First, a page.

Facebook Like and Open Graph API

Facebook Like and Open Graph API

Michael Barber [Director of Emerging Media @ Lucid Agency] explains the new Facebook Like (Open Graph API) implications for business:


What is it?

From a technology standpoint, the Facebook “Like” button is part of a larger technology initiative called the Open Graph Protocol or Open Graph API.  The platform is an upgrade to last year’s Open Graph announcements. It also replaces the “Fan” button with the “Like” button.

The new protocols will not only allow organizations to have all the features currently found on their Facebook pages page such as being able to “Fan” or now “Like” the organization, allowing that action to show up on people’s profiles, publish that action across their friend’s newsfeeds, but will allow Facebook to start building massive amounts of data on how Facebook users interact with sites within and beyond the Facebook walls.

Simply put the “Like” button and Open Graph Protocol will allow Facebook and organizations to understand web users’ habits across the larger web. They want to build not only a social, but personalized web whose hub is Facebook.

Organizations will be able to find out what users like, what they do not like, what their friends and connections like and then tailor a user’s site experience to that data. They can leverage this platform to make their websites more personalized based on site visitor’s Facebook profiles and actions within Facebook and outside the walls of the social network by utilizing data from sites that also adopt the Open Graph Protocol.

One of the earliest integrations of the new protocols is Levi’s ecommerce site http://store.levi.com/. You can now see the products that Facebook users like and what your friends’ like. Based on your interactions on the site, Levi’s can also provide targeted and personalized recommendations for different products.

Why it matters:

  1. Facebook is the most used social network by monthly active users. With just under half a billion users, Facebook boasts the largest active user base of any US-based social network. Need some perspective on that number? If Facebook was a country, it would be the third-largest behind only India and China. Needless to say, it has the largest potential reach of any social network for your brand to connect with consumers.
  2. Facebook could be the key to building the true semantic web. Due to the number of users and the ability for Facebook to collect data from its and any site that implements the Open Graph protocols, Facebook is potentially becoming the hub of the semantic web. By semantic web, we are referring to the idea of building a web ecosystem where a user’s needs can be anticipated, understood and personalized for them. Think of demographic or geographic targeting on other sites such as Google, but take it to the next level, where a website understands what you and your network likes, does not like, buys, reads etc, and then personalizes your experience around that data.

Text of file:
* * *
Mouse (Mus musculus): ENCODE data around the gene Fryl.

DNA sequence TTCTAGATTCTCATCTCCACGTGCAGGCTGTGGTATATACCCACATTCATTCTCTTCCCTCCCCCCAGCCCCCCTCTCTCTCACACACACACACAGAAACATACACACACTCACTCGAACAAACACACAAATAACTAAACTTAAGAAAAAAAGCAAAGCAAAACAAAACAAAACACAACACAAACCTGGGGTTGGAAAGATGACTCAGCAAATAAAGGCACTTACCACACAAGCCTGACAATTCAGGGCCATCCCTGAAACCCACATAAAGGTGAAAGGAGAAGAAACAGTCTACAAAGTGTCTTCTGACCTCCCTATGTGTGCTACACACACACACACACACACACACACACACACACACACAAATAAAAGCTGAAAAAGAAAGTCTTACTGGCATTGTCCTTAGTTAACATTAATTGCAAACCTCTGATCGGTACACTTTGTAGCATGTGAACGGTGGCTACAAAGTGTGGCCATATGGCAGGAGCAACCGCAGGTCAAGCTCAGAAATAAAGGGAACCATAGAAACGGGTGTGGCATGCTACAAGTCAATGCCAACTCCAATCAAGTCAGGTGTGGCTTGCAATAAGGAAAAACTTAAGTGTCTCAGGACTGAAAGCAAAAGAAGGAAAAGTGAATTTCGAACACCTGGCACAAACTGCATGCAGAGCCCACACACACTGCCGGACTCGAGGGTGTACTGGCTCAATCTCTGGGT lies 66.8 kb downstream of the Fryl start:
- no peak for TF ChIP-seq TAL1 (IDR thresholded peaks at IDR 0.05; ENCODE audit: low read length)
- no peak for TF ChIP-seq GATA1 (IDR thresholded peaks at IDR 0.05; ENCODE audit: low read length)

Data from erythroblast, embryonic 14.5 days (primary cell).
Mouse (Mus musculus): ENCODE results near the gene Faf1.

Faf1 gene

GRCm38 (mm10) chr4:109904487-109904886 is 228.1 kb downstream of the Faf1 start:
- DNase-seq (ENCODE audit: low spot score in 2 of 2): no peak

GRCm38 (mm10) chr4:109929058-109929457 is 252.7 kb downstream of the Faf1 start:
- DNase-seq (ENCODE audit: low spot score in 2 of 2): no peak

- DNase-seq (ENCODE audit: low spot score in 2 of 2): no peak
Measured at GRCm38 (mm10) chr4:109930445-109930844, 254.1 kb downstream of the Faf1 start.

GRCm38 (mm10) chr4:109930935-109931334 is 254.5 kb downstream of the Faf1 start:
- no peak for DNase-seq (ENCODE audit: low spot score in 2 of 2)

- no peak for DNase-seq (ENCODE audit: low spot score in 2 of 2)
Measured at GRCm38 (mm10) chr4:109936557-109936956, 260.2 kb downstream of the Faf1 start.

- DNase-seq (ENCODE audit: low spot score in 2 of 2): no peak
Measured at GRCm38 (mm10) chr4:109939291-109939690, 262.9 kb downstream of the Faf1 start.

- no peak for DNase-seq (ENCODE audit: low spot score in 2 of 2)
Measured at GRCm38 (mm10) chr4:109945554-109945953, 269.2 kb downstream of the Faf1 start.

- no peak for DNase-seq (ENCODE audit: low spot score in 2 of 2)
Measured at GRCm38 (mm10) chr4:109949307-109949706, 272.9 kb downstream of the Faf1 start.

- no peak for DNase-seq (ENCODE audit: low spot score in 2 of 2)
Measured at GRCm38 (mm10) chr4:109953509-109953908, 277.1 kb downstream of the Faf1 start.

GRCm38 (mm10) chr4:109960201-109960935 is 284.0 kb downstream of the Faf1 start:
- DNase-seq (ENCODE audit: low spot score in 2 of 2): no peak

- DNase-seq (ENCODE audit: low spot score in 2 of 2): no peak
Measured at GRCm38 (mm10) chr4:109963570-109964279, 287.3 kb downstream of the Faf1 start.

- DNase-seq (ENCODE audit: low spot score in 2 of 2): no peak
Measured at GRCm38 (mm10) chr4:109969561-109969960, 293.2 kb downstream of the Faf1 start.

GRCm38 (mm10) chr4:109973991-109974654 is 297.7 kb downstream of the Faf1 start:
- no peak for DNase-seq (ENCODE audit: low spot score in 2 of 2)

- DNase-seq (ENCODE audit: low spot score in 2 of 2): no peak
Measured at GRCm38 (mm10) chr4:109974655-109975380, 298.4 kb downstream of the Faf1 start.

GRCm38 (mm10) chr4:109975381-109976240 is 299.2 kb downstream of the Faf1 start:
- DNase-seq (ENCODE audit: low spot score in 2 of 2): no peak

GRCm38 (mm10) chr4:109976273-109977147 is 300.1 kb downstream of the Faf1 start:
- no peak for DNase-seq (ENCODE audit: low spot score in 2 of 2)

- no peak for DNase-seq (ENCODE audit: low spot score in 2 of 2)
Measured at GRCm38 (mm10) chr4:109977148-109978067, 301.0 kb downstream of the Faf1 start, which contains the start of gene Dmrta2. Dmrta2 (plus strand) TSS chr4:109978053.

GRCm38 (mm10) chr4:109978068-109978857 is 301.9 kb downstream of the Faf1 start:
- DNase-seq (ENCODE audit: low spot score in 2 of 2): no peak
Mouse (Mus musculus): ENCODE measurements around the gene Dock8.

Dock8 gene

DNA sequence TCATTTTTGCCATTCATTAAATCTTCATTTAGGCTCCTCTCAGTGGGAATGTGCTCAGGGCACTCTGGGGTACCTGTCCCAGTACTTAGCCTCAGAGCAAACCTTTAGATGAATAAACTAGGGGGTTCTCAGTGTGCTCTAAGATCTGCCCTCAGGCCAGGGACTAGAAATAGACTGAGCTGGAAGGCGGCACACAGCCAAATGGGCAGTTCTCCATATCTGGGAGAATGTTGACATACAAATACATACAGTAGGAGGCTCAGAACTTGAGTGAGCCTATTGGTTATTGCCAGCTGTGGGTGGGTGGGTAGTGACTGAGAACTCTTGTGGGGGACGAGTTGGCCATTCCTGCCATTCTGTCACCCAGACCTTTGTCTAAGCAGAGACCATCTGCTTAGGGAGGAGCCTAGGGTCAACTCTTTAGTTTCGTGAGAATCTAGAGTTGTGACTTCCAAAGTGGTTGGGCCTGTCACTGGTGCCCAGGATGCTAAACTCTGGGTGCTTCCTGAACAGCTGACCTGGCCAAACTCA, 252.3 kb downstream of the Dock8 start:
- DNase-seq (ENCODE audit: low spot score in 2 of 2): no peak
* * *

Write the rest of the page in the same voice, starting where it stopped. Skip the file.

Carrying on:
3. The growth and data provided by the Open Graph is already massive. The new Open Graph Protocols were announced less than a week ago and already some 50,000 sites have implemented it and Facebook is seeing over 1 billion “Likes” per day.

Privacy Concerns:

The greatest concern is privacy. Facebook has not effectively promoted exactly what these changes mean for users, at least not in terms that the average Facebook user understands. The Open Graph Protocol allows third-parties to access most, if not all, of any Facebook user’s data as long as they are opted into the program through their security settings. It’s important to note that all users were automatically opted into the Open Graph Protocol.

How your organization can use it:

  1. Site registration using Facebook. Similar to how Facebook Connect allowed websites to register and sign-on utilizing their Facebook account, sites can even more easily integrate Facebook’s authentication features to allow users to register for your site. Websites can access a Facebook users real name, email address, profile picture and list of friends. This sign up functionality can either replace or supplement your current system and can help increase user signups and improve the quality of user data.
  2. Interaction and Engagement. With new features such as the “Like” button and additional sharing features, websites can now engage with visitors in deep ways such as what the larger Facebook community likes on your site or what friends of specific users like. This will help create engaging and meaningful experiences for Facebook users.
  3. Syndication beyond the walls of Facebook. Websites that incorporate the “Like” features across different pieces of content—such as articles, images, products, etc.—will allow site visitors to easily spread that content across Facebook and web.

All of these opportunities can ultimately help increase the viral potential of your content. To further illustrate the process, click on the image below which will bring up a larger image to illustrate the “like” process.

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If you have any additional questions or would like to discuss how Facebook Like and the Open Graph Protocol could affect your business, don’t hesitate to give us a call!

– Michael

Scott Kaufmann
[email protected]

Scott is Partner at Lucid Agency and a lover of all things technology, marketing, investing and entrepreneurship. Scott volunteers on the board of the Denver-based Nonprofit Celebrate EDU and as a mentor for SeedSpot (a Phoenix-based social startup incubator).

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